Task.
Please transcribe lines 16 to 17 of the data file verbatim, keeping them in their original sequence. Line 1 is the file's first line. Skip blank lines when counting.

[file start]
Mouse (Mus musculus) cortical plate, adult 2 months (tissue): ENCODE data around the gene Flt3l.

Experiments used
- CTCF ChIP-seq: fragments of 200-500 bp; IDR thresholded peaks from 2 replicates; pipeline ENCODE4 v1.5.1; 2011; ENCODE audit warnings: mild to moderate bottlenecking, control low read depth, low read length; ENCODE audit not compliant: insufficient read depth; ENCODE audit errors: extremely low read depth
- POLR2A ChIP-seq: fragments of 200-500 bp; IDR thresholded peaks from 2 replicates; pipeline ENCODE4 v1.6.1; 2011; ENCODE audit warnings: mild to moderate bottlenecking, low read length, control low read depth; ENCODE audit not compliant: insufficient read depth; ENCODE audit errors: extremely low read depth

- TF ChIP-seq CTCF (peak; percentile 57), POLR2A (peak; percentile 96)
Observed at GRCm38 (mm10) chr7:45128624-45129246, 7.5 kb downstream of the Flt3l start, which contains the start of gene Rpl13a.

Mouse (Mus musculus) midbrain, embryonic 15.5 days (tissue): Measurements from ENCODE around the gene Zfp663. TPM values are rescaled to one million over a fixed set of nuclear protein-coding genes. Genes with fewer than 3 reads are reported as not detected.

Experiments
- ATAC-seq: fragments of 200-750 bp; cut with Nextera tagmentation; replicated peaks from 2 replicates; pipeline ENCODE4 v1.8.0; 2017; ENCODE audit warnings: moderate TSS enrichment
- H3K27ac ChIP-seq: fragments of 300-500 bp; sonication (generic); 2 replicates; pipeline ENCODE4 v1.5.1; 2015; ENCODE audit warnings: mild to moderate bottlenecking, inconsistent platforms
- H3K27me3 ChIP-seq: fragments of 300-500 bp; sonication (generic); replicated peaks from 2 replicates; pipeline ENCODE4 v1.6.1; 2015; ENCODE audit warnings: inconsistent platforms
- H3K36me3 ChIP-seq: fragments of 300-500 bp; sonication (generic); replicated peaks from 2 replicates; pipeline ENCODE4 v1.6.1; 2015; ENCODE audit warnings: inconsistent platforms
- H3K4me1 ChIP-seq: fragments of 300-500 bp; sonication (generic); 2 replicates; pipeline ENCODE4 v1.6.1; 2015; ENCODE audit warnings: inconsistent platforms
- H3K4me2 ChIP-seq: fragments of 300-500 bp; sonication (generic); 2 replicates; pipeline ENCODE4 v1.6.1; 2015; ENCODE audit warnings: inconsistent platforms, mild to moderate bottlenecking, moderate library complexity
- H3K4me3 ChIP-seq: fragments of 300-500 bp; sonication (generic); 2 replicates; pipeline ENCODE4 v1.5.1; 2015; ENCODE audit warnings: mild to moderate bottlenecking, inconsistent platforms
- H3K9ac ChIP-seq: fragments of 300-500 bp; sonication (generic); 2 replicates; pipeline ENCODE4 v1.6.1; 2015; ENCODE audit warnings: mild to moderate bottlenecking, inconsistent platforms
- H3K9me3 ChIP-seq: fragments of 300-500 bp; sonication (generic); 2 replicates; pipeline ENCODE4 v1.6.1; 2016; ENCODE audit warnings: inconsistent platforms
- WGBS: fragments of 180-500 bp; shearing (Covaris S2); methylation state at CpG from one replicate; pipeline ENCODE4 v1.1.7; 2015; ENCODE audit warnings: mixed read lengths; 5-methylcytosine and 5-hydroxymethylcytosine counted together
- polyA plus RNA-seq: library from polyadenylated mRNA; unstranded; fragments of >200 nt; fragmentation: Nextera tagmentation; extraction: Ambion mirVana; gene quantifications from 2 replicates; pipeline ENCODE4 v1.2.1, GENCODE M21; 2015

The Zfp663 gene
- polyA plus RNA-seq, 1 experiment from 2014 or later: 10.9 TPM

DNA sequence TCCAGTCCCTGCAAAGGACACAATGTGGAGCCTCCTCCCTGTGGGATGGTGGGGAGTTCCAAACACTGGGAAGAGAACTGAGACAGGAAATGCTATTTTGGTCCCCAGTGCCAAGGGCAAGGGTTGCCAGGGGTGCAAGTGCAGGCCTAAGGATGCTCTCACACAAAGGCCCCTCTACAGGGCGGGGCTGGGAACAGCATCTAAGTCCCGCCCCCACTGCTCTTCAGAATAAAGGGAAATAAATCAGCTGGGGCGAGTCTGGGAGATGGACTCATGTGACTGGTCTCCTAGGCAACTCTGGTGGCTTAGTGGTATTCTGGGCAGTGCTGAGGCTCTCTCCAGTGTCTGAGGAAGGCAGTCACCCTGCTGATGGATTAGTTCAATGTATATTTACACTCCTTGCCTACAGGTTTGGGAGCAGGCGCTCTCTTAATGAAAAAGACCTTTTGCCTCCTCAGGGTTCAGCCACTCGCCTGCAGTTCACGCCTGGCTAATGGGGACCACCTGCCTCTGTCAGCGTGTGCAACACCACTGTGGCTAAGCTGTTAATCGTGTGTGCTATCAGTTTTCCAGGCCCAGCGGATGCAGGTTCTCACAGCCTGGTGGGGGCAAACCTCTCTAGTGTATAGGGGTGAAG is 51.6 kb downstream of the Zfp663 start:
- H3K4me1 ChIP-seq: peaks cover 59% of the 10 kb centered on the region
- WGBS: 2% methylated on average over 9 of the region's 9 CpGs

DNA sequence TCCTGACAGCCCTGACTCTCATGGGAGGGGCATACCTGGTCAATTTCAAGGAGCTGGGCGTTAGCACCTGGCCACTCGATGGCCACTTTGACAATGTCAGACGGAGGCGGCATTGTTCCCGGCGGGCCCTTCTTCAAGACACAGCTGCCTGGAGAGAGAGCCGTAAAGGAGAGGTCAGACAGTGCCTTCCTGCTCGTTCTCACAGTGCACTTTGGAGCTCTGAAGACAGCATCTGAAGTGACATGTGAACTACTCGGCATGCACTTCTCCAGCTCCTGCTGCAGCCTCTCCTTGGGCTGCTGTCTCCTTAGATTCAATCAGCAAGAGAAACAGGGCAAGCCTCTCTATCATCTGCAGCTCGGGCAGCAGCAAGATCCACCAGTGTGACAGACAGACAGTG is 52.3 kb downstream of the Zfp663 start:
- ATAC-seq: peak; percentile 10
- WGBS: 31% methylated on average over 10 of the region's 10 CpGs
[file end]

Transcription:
- H3K9ac ChIP-seq: fragments of 300-500 bp; sonication (generic); 2 replicates; pipeline ENCODE4 v1.6.1; 2015; ENCODE audit warnings: mild to moderate bottlenecking, inconsistent platforms
- H3K9me3 ChIP-seq: fragments of 300-500 bp; sonication (generic); 2 replicates; pipeline ENCODE4 v1.6.1; 2016; ENCODE audit warnings: inconsistent platforms